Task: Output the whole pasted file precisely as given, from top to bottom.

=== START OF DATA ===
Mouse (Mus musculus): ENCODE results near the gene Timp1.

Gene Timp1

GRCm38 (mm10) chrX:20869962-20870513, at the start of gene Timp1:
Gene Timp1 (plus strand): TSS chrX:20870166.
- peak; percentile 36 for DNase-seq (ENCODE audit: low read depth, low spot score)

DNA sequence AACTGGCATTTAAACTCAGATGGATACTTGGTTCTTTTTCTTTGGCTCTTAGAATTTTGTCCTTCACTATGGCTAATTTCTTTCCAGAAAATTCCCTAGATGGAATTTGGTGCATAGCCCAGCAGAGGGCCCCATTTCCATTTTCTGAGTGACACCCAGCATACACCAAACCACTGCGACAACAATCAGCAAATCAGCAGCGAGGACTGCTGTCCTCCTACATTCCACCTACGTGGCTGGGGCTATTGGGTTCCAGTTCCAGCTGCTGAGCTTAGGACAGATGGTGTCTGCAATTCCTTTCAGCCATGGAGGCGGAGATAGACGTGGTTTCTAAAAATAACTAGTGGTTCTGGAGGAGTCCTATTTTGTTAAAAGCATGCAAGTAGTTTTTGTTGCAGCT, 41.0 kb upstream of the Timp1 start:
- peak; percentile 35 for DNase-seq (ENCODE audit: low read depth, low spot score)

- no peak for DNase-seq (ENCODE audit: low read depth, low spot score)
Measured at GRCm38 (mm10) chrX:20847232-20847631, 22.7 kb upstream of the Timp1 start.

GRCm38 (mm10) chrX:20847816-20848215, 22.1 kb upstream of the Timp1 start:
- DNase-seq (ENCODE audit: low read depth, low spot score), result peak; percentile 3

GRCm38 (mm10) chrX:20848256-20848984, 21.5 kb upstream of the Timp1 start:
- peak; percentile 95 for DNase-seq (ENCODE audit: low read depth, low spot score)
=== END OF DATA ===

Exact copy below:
Mouse (Mus musculus): ENCODE results near the gene Timp1.

Gene Timp1

GRCm38 (mm10) chrX:20869962-20870513, at the start of gene Timp1:
Gene Timp1 (plus strand): TSS chrX:20870166.
- peak; percentile 36 for DNase-seq (ENCODE audit: low read depth, low spot score)

DNA sequence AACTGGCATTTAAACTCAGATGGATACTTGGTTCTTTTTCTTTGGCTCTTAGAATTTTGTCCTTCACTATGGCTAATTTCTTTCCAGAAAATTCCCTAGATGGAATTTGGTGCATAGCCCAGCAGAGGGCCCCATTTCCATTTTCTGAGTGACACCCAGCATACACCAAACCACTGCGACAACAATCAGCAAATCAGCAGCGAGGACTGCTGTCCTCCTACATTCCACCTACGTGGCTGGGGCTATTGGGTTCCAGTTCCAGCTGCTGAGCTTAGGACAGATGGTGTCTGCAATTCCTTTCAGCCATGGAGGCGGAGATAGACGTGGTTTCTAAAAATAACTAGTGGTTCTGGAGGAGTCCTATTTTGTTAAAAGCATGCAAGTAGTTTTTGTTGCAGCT, 41.0 kb upstream of the Timp1 start:
- peak; percentile 35 for DNase-seq (ENCODE audit: low read depth, low spot score)

- no peak for DNase-seq (ENCODE audit: low read depth, low spot score)
Measured at GRCm38 (mm10) chrX:20847232-20847631, 22.7 kb upstream of the Timp1 start.

GRCm38 (mm10) chrX:20847816-20848215, 22.1 kb upstream of the Timp1 start:
- DNase-seq (ENCODE audit: low read depth, low spot score), result peak; percentile 3

GRCm38 (mm10) chrX:20848256-20848984, 21.5 kb upstream of the Timp1 start:
- peak; percentile 95 for DNase-seq (ENCODE audit: low read depth, low spot score)